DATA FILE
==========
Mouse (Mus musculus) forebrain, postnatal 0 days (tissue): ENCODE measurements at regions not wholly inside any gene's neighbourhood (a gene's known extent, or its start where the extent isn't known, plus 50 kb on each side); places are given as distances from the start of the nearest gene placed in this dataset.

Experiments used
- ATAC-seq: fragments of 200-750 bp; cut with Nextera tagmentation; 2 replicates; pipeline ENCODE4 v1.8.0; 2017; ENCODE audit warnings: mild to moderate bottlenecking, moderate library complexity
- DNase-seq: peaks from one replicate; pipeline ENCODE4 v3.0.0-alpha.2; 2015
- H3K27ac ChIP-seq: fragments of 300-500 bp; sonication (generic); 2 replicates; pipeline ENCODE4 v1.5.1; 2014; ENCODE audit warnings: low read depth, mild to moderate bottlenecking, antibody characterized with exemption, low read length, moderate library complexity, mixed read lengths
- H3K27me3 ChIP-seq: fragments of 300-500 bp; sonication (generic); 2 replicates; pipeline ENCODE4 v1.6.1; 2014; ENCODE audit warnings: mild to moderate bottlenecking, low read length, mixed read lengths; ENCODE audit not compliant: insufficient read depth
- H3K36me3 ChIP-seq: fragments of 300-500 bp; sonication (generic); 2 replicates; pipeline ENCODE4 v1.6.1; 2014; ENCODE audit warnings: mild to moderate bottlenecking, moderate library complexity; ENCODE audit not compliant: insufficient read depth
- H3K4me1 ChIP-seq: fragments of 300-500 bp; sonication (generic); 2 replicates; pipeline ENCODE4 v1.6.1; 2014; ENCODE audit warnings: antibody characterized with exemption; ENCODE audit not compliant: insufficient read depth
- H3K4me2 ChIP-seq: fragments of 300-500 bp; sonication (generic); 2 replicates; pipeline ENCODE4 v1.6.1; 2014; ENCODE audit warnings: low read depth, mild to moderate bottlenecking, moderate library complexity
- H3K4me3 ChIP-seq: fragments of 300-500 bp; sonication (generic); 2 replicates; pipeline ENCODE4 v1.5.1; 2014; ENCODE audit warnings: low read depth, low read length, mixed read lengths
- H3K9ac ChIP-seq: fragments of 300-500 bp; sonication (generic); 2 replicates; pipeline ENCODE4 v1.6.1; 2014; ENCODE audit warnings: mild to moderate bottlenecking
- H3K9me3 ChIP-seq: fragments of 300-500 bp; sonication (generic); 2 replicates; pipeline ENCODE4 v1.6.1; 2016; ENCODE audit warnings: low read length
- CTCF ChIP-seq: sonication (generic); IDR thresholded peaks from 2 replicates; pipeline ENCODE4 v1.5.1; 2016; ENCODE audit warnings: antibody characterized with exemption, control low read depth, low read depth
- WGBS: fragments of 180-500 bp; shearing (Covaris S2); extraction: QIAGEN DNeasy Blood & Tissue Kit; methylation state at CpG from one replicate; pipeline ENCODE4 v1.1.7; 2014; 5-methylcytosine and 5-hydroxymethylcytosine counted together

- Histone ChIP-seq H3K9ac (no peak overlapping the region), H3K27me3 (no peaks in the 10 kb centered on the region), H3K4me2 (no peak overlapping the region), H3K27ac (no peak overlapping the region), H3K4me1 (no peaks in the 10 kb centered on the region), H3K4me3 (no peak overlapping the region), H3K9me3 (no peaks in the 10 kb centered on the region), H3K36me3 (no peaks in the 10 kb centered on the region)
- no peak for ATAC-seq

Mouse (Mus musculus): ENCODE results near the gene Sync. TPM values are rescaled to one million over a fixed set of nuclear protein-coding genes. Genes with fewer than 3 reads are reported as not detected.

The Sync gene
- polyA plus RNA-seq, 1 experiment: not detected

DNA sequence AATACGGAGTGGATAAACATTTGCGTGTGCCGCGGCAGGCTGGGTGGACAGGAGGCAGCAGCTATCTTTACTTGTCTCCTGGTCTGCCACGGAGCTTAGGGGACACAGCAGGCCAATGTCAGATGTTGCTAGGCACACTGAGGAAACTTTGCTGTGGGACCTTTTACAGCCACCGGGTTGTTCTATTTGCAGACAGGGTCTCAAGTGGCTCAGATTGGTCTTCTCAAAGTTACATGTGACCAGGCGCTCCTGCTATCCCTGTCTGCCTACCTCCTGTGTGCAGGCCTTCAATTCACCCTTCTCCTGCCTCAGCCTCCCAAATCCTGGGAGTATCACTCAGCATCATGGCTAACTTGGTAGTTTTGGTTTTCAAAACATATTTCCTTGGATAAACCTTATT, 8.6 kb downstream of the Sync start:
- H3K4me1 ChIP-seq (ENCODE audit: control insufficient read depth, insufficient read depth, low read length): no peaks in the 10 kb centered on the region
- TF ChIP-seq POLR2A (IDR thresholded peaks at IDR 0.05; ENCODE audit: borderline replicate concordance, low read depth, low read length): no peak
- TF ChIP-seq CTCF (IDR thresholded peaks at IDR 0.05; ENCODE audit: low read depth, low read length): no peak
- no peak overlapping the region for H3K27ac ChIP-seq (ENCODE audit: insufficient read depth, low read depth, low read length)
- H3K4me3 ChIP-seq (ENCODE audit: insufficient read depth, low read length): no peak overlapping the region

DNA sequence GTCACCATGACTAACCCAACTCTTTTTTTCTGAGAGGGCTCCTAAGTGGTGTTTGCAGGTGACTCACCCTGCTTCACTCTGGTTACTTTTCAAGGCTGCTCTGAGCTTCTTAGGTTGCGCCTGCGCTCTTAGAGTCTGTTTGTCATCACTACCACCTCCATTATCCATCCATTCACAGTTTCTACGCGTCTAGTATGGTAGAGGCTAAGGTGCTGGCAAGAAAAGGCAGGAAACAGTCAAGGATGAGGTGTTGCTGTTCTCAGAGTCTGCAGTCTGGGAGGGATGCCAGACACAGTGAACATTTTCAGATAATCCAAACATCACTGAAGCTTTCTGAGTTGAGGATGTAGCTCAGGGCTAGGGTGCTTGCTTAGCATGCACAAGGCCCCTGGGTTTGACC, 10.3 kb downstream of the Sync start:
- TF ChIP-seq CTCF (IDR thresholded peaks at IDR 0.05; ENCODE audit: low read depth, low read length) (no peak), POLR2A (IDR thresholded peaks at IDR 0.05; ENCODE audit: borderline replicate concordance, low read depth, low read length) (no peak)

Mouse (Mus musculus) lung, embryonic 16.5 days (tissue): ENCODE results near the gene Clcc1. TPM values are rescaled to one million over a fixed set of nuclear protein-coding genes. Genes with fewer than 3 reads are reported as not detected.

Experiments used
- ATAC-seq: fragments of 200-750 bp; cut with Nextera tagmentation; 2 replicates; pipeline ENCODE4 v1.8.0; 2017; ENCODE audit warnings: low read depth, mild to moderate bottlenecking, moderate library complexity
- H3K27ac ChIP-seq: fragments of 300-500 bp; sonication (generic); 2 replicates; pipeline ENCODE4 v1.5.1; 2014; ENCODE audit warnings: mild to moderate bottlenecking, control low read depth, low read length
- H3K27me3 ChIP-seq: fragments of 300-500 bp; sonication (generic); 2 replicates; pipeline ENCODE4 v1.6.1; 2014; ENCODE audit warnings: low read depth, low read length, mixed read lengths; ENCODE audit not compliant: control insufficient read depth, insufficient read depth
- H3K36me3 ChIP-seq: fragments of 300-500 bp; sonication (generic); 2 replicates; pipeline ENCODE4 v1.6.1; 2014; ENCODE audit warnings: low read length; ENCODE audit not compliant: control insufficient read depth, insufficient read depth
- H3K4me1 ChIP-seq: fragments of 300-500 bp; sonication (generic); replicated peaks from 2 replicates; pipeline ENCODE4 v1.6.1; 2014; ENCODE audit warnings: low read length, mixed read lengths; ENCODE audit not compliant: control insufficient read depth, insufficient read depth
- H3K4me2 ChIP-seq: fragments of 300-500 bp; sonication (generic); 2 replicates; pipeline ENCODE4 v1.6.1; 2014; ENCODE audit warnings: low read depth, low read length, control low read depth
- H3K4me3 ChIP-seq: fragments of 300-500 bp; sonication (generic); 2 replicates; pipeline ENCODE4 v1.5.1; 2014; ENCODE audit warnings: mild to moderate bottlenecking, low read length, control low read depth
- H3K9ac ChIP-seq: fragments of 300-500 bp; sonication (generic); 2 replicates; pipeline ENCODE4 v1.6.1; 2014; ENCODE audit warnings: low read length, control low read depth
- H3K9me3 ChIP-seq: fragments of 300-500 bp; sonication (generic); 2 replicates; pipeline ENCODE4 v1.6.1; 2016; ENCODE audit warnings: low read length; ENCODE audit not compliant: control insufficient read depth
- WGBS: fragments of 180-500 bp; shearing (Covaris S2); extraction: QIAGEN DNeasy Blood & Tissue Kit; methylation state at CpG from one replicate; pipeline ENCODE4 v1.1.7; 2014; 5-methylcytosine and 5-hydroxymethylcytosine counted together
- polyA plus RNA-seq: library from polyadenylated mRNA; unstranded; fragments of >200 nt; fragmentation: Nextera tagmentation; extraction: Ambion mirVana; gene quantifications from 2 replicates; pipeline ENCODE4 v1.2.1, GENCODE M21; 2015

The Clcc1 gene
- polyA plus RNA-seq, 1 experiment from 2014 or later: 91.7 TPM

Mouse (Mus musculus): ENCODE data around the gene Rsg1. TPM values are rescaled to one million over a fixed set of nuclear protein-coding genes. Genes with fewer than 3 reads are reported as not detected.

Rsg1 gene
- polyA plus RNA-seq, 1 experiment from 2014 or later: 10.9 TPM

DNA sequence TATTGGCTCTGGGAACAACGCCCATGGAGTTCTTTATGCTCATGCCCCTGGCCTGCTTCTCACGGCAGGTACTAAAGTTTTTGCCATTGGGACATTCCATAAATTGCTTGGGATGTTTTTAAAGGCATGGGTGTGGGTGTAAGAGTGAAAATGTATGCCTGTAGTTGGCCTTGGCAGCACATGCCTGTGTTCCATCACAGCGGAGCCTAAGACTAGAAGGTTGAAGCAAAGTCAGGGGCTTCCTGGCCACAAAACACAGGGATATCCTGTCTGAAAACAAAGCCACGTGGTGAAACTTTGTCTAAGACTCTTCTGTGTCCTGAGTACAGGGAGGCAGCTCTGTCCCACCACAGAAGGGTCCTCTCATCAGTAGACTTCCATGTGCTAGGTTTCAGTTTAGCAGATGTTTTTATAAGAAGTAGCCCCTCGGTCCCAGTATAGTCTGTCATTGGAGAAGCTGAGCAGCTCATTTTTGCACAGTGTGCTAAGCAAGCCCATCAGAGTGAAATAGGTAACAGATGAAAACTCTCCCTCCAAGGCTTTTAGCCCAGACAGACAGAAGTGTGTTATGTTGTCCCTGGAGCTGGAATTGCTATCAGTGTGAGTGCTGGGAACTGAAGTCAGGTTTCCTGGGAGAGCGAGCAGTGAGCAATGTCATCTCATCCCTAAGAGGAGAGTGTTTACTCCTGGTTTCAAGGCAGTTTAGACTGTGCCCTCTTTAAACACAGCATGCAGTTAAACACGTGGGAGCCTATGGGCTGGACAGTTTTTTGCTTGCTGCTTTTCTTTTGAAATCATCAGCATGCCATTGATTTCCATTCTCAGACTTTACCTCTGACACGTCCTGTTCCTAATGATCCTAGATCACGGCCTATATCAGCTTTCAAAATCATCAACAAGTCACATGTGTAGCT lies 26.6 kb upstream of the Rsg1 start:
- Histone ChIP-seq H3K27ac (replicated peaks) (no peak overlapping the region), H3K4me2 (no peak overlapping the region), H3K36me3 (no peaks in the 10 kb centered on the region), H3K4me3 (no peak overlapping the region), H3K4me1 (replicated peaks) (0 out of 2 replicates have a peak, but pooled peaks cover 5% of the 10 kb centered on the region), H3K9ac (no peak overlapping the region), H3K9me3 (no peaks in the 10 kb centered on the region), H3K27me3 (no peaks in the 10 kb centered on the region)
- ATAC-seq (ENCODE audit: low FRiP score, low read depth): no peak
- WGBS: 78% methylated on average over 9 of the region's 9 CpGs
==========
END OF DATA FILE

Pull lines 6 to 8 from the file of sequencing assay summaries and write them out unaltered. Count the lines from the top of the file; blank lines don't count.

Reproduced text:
- H3K27me3 ChIP-seq: fragments of 300-500 bp; sonication (generic); 2 replicates; pipeline ENCODE4 v1.6.1; 2014; ENCODE audit warnings: mild to moderate bottlenecking, low read length, mixed read lengths; ENCODE audit not compliant: insufficient read depth
- H3K36me3 ChIP-seq: fragments of 300-500 bp; sonication (generic); 2 replicates; pipeline ENCODE4 v1.6.1; 2014; ENCODE audit warnings: mild to moderate bottlenecking, moderate library complexity; ENCODE audit not compliant: insufficient read depth
- H3K4me1 ChIP-seq: fragments of 300-500 bp; sonication (generic); 2 replicates; pipeline ENCODE4 v1.6.1; 2014; ENCODE audit warnings: antibody characterized with exemption; ENCODE audit not compliant: insufficient read depth